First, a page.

Now, it’s quite true that Trump’s fans will dismiss this scandal as much ado about nothing, scoffing that “Everyone does it.” It’s the same thing Nixon’s supporters said about his criminal behavior. So let’s dispense with that fiction tout suite

Everyone does not do it.

Yes, cynics have argued that it is normal for veterans of presidential administrations—as well as Congress, and public life in general—to capitalize on connections they made while in government service. We all know there’s practically a revolving door between Washington, the lobbyists, and the industries they represent. But this arrangement goes way beyond that. This isn’t a business relationship that grew out of a political one; this was “statecraft” driven by and pursed solely in the interest of the personal financial gain of the First Family, and with a hostile foreign power that likes to masquerade as our friend to boot. 

If Biden or Obama or Hillary had engaged in this behavior, MAGA Nation would have already set its collective hair on fire. As it is, these same people want us to believe in some mythical corruption involving Biden and China, but find no fault with anything Trump has done.

Actually, the target they immediately go for is Hunter, so let’s be clear and candid: there is no doubt that Hunter Biden traded on his father’s position when he was vice president in order to make lucrative business deals in Ukraine and China. That is unacceptable. Sketchy presidential family members are another American tradition, from Donald Nixon to Billy Carter to Billy Bush. But that makes it no more excusable.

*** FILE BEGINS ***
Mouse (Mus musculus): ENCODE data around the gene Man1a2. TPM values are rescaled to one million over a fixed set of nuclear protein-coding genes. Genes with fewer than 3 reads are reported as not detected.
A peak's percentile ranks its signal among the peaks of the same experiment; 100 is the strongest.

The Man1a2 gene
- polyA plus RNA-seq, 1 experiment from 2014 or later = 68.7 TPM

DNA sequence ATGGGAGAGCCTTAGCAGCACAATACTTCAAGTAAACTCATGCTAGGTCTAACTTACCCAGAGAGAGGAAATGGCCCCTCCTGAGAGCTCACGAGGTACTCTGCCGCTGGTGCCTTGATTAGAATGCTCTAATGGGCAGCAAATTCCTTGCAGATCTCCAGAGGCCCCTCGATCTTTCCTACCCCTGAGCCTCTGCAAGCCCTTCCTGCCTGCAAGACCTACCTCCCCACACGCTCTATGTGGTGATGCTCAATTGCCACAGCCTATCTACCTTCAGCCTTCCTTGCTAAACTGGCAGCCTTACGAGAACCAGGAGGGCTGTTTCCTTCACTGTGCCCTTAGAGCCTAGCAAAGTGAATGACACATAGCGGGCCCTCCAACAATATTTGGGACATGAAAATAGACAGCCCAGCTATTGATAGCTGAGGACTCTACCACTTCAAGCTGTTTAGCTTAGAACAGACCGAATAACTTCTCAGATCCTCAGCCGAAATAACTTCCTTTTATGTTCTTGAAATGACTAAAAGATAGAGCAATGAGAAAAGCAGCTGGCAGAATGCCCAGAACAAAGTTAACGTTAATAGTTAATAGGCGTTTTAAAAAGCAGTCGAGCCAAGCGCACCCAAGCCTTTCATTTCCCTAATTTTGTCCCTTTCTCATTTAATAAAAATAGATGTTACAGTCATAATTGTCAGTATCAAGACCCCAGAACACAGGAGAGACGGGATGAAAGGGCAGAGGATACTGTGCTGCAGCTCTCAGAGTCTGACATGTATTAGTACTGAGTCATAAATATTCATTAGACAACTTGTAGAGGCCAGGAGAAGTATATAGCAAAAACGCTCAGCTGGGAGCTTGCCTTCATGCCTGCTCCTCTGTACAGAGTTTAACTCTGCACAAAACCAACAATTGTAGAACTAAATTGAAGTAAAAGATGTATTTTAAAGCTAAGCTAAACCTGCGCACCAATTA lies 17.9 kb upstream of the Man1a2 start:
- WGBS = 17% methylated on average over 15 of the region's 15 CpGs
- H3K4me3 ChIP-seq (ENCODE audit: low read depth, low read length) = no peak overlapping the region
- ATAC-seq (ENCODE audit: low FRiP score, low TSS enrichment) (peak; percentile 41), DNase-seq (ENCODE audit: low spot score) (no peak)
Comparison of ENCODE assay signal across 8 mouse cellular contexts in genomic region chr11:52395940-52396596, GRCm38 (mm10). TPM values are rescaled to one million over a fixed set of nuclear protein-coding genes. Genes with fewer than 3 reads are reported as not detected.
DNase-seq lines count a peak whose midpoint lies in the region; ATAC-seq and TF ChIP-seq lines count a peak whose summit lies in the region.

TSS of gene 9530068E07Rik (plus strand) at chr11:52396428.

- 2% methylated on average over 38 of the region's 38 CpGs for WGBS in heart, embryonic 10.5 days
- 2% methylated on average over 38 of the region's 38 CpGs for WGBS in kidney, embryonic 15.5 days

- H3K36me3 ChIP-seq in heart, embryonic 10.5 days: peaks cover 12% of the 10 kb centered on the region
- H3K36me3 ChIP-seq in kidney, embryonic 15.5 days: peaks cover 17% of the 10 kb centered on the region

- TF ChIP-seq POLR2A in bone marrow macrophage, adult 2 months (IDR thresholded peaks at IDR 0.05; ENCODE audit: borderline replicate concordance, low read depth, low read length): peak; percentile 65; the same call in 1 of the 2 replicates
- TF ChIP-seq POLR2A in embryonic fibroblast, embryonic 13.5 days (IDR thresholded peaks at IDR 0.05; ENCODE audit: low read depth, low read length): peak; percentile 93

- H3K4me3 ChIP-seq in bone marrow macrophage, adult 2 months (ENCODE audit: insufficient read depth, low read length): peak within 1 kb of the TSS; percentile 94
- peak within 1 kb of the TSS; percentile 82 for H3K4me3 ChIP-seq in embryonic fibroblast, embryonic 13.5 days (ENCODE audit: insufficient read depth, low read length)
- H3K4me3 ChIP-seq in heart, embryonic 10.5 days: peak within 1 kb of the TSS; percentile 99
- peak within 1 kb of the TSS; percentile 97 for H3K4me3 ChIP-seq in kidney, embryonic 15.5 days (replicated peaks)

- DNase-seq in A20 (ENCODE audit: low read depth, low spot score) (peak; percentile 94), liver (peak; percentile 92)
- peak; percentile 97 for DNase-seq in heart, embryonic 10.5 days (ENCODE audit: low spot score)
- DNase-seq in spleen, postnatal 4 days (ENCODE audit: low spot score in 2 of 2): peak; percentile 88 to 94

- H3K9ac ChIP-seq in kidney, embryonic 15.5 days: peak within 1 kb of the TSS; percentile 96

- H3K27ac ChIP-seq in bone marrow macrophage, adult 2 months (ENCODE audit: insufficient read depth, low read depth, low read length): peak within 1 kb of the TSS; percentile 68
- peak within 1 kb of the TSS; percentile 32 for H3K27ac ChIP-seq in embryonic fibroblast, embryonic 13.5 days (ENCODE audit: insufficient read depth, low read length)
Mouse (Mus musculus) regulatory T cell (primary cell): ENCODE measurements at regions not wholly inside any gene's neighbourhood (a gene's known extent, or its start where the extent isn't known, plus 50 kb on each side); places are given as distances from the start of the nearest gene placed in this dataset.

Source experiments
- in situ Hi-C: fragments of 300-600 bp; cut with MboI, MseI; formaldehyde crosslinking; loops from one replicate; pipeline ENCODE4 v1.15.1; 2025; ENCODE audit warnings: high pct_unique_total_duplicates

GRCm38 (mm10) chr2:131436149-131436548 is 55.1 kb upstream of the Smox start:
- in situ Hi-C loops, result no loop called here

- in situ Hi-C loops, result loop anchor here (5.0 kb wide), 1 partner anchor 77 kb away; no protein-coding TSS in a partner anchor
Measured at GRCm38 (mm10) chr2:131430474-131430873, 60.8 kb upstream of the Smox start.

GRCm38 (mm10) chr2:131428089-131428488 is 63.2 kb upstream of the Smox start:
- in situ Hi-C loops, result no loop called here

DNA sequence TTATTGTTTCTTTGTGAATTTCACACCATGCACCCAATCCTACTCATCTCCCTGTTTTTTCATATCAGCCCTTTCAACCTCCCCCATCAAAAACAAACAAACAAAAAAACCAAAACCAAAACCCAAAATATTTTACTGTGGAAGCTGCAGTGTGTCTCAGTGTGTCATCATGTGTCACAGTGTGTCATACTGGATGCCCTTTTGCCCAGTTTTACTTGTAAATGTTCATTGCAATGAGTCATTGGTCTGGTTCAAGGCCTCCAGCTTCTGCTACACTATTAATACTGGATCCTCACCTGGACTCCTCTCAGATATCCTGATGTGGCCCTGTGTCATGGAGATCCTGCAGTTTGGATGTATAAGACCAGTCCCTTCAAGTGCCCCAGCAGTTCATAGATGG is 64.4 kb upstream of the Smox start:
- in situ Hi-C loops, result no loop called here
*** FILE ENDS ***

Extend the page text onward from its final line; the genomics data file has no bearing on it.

But what Hunter Biden did  was nowhere near on the magnitude of the Trump family machinations regarding the Saudis, and they weren’t facilitated by his father, let alone conducted in conjunction with him, or at his direction, as a coordinated plan to line their familial pockets. And even, for the sake of argument, if they hypothetically were, MAGA Nation is not at all upset when Trump and Kushner do something exponentially worse. 

The second response from MAGA Nation—both in concert with the first and yet in contradiction of it—is that we should admire Trump for being so “savvy,” just like when he bragged about cheating on his taxes on national television during a presidential debate, claiming that it made him “smart.” (You know, the way we admire people who don’t pay their fair share for roads, and schools, and hospitals, and the military.)

No, it does not make him smart. It makes him corrupt. 


The United States’ strategic partnership with the Kingdom of Saudi Arabia has always been problematic to say the least, and I can tell you that I observed it firsthand when deployed there during the 1991 Gulf war. 

I refer you to 9/11, and the nationality of the key planners and 15 of the 19 hijackers themselves.